Noting he did not want to go into that issue, Eide added “for a long time we have to live with different readings of why the Cyprus problem exists. But it can be solved. And the leaders, in their joint declaration have actually said what they are aiming at – a bizonal, bicommunal federation, one single sovereignty to the outside world, two constituent states. This is what they agreed. What we have to do is to fill in the different components of that and that`s what the negotiations are all about”.
Regarding the introduction of confidence building measures, Eide said “they are good but my focus is not on that. My focus in the UN is the talks themselves on the substance, on the core issues, not fringe issues, because I know that if we solve all the core issues, then everything else will follow”.
For instance, he continued, “a unified Cyprus will be recognized by Turkey, of course, and then the ensuing state will have the same access to ports in Turkey as every other state, the hydrocarbon issue is not any longer a conflict issue but a cooperation issue because both sides already agreed that it`s a federal capacity in a new state. So, a lot of these issues are issues because of the division and will actually evaporate once a solution is found. Because they are expressions of the division.”
Asked if the core issues will be first, he said the restart of the negotiations will include “core issues, property, territory, governance and power sharing”, adding that “it is very difficult”.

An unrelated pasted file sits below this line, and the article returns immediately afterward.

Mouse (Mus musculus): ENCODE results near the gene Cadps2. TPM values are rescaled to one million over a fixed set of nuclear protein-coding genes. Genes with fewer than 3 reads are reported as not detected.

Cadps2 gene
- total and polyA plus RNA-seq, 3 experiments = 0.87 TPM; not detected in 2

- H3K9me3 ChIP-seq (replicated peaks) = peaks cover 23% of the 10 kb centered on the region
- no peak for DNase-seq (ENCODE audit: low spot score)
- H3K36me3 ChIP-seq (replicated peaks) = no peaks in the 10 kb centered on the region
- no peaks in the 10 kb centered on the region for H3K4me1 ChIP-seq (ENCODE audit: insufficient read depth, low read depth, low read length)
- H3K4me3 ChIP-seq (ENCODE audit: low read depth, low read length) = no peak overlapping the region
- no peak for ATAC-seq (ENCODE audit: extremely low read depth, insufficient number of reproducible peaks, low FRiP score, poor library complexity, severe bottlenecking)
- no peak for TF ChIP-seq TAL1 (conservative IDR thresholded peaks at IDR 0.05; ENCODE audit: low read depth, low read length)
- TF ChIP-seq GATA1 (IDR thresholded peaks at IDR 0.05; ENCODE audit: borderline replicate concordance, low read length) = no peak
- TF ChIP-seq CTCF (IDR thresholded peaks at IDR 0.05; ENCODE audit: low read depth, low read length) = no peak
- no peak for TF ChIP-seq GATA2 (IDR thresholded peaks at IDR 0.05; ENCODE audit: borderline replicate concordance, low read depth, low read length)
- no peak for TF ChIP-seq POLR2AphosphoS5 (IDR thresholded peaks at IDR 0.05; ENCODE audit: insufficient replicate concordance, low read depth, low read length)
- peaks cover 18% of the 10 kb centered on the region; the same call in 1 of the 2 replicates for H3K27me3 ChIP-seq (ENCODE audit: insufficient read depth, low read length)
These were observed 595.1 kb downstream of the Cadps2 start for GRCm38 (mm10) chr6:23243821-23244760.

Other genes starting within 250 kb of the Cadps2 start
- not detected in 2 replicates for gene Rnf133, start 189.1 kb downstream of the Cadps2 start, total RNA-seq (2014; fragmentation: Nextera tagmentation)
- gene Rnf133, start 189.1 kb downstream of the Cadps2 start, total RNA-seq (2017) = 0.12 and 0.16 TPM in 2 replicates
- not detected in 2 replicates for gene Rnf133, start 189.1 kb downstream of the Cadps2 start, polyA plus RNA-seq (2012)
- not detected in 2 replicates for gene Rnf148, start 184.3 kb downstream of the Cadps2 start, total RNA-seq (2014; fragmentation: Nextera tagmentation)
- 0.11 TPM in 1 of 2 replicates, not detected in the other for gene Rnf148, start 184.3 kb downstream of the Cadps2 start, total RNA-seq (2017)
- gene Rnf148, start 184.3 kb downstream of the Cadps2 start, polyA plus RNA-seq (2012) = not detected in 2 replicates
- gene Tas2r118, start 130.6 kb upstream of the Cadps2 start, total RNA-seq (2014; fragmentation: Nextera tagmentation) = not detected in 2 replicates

He explained that there will be a meeting to declare the resumption, with the leaders meeting to show they are back in business, Anastasiades and whoever is elected in the Turkish Cypriot elections, and from then on we are taking difficult issue by difficult issue and seeing how we move forward”.
To a question if there is a timeframe or deadline, Eide said “2015 is the border framework we are operating inside. I don`t want to say a particular date because the date will become a point in itself but the sooner the better. And this is also what the leaders say, they want to solve this the sooner the better”.
Invited to give his vision of Cyprus in the future, the UN envoy said “it could be a stable, wealthy, interesting, positive place, an example for the world of overcoming past difficulties through peaceful negotiations. It will attract a lot of investments because a solution to Cyprus, it has an ideal location for people who want to be engaged in the Middle East but do not want to actually be based in the Middle East”.
It will eventually, I hope, he added, “be able to capitalize on its natural resources and so on, and have an economy that is not driven by political decisions but by rational economic choice, and I think that`s a great future but you can only find it by working with other Cypriots. You cannot find it against the other Cypriots because that would only lead to either a continued non-solution or a final partition”, he concluded.